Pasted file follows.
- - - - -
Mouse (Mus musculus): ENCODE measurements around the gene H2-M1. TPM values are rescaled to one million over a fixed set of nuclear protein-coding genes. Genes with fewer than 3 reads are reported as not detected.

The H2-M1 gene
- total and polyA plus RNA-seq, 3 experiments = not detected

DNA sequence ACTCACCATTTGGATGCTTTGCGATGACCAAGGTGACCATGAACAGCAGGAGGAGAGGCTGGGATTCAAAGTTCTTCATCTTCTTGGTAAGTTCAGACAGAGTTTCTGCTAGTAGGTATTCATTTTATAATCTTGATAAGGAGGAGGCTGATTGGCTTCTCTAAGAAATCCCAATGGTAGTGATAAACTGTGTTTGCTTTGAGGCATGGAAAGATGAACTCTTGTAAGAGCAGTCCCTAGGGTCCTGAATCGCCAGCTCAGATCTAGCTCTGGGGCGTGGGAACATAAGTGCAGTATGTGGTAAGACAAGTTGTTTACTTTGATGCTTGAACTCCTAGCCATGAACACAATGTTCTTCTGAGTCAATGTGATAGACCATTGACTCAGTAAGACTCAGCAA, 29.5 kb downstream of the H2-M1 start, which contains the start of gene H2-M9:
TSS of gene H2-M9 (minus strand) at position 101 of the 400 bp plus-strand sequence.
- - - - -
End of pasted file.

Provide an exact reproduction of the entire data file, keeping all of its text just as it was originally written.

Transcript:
Mouse (Mus musculus): ENCODE measurements around the gene H2-M1. TPM values are rescaled to one million over a fixed set of nuclear protein-coding genes. Genes with fewer than 3 reads are reported as not detected.

The H2-M1 gene
- total and polyA plus RNA-seq, 3 experiments = not detected

DNA sequence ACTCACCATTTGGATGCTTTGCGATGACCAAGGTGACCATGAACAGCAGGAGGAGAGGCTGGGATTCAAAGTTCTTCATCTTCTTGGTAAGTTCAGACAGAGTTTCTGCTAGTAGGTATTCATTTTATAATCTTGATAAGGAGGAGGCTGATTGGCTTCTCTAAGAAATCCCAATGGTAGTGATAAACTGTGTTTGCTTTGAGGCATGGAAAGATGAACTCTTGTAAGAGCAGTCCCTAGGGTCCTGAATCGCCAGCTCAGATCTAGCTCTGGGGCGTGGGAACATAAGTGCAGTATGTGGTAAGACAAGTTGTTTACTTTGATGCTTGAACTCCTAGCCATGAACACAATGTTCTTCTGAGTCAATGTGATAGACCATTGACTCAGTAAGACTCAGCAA, 29.5 kb downstream of the H2-M1 start, which contains the start of gene H2-M9:
TSS of gene H2-M9 (minus strand) at position 101 of the 400 bp plus-strand sequence.